* In an interview January 10 on the CBS news program “60 Minutes” and another published by Time magazine, former treasury secretary Paul O’Neill, who was forced out of office a year ago, revealed that the Bush administration began top-level discussions of invading and occupying Iraq as soon as Bush entered the White House in January 2001. He stated in these interviews and in a newly published book that the overthrow of Saddam Hussein was “Topic A” at the first National Security Council meeting of the new administration. He cited memoranda from the first days of the administration outlining plans for governing Iraq under US military occupation and parceling out its oil reserves.

“In the 23 months I was there,” he told Time, “I never saw anything that I would characterize as evidence of weapons of mass destruction.”

By this point, hundreds of US inspectors had been scouring Iraq for nine months, and had failed to turn up a single banned weapon. The military command was growing impatient with the futile search for non-existent WMDs and, facing a stubborn and growing guerilla insurgency and widespread popular unrest in Iraq, had begun to divert forces from Kay’s Iraq Survey Group to more pressing concerns, such as “force protection” and the hunt for resistance leaders.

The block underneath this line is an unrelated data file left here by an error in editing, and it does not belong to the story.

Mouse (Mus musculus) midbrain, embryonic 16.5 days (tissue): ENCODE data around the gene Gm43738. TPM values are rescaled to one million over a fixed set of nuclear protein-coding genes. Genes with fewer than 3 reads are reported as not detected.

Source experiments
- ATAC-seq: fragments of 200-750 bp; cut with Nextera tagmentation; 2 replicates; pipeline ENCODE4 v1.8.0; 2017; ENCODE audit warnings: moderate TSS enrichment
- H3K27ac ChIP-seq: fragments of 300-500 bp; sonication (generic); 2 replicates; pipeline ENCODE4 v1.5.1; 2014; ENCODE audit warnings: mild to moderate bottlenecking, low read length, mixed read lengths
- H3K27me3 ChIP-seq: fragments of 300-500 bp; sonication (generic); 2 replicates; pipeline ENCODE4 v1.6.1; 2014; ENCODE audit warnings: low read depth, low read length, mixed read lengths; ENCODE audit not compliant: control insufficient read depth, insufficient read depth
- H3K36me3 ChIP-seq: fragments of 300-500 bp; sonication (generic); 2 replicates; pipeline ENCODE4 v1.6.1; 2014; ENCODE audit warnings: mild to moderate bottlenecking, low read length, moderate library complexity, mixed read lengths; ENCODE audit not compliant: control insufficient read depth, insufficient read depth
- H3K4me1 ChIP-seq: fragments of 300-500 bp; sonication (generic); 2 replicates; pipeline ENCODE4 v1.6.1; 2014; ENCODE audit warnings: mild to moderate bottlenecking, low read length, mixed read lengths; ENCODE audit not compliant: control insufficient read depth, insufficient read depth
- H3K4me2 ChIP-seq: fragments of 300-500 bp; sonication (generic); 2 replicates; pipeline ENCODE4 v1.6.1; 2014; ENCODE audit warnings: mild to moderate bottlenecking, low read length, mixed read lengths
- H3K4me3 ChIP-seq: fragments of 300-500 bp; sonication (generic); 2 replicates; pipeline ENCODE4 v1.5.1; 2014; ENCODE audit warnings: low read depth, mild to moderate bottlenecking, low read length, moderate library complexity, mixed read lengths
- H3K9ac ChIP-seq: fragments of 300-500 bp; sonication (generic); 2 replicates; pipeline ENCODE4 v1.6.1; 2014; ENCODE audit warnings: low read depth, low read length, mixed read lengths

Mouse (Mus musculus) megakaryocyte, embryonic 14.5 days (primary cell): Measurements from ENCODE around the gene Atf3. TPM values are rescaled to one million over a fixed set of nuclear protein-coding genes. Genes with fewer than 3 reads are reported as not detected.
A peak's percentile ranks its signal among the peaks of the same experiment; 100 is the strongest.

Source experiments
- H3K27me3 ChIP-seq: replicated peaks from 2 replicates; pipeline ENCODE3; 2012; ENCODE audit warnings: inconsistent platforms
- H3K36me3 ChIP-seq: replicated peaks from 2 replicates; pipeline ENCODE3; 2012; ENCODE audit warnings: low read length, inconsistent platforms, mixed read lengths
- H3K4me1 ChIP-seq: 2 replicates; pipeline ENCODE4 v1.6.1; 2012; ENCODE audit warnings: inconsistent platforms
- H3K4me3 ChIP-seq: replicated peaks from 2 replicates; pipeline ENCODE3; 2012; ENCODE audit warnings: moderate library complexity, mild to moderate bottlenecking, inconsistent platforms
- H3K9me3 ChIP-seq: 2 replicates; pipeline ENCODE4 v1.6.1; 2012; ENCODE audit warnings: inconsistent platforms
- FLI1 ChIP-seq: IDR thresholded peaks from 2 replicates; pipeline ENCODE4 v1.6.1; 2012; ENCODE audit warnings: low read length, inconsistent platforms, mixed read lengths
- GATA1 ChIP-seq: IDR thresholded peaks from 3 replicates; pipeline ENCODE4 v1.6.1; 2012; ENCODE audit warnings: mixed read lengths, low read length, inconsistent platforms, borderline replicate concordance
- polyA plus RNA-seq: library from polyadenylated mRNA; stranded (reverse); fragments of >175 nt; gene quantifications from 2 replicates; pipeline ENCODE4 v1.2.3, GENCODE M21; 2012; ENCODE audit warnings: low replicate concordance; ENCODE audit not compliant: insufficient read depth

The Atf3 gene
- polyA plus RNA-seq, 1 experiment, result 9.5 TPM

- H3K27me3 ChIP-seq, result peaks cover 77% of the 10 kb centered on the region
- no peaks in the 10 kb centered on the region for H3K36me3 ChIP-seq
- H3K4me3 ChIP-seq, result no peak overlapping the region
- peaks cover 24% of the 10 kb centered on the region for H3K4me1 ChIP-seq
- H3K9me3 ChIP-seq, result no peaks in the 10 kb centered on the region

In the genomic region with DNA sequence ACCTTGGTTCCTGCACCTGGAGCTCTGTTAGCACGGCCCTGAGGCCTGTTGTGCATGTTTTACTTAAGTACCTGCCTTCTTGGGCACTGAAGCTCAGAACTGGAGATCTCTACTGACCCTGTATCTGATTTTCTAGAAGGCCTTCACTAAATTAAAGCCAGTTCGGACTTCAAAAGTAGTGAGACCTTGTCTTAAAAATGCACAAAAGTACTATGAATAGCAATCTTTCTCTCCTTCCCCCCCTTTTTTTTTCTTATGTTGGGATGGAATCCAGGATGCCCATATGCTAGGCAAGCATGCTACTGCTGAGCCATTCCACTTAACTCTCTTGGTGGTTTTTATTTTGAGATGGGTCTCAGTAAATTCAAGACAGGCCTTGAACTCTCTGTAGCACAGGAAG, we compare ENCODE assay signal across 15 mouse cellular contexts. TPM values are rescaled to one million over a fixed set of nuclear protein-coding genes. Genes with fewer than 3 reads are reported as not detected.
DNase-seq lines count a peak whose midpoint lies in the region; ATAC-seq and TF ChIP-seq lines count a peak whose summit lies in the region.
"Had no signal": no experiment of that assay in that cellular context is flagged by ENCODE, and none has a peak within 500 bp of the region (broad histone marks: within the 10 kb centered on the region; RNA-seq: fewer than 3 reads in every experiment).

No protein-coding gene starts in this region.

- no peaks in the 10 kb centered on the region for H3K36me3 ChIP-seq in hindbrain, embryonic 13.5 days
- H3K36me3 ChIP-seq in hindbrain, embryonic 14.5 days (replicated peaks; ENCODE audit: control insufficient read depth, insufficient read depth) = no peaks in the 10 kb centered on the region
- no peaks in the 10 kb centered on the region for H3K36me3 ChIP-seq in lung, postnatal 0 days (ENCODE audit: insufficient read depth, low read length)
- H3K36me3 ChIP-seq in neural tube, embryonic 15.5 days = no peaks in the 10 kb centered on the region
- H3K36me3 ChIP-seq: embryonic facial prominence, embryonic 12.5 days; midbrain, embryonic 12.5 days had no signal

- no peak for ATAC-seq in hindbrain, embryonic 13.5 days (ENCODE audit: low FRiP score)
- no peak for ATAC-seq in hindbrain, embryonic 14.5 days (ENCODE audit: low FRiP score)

Within the US, sections of the political and media establishment were growing increasingly concerned that the stonewalling tactics of the Bush administration were only making an untenable situation worse. The refusal of the government to acknowledge in some manner that its pre-war claims had been disproved was not only fueling anti-war and anti-Bush sentiment at home, it was destroying whatever remained of Washington’s credibility abroad.

It was necessary to mount a damage-control operation and formulate a fall-back position that would acknowledge the undeniable absence of WMDs while continuing to conceal the political conspiracy and government disinformation campaign at the center of the drive to war in Iraq. This sordid task was undertaken by the New York Times, which published a cynical editorial on January 11 under the headline “The Faulty Weapons Estimates.”

Throughout the course of the Bush administration, the Times has epitomized the duplicitous and bankrupt position of what passes for liberalism in the US—attempting to shore up the authority of Bush and supporting his military actions, while carping at tactical issues and posturing as a critic. The January 11 editorial was a case in point. It berated the Bush administration for its “reckless rush to invade Iraq” and its “obsession with the Iraqi dictator,” and took note of the reports exposing the falsity of the pre-war WMD claims, but concluded that the administration was itself the victim of intelligence agencies that were “tragically unable to provide accurate information on Iraq.”

The editorial concluded with a call for a “nonpartisan” investigation into the “faulty weapons estimates.”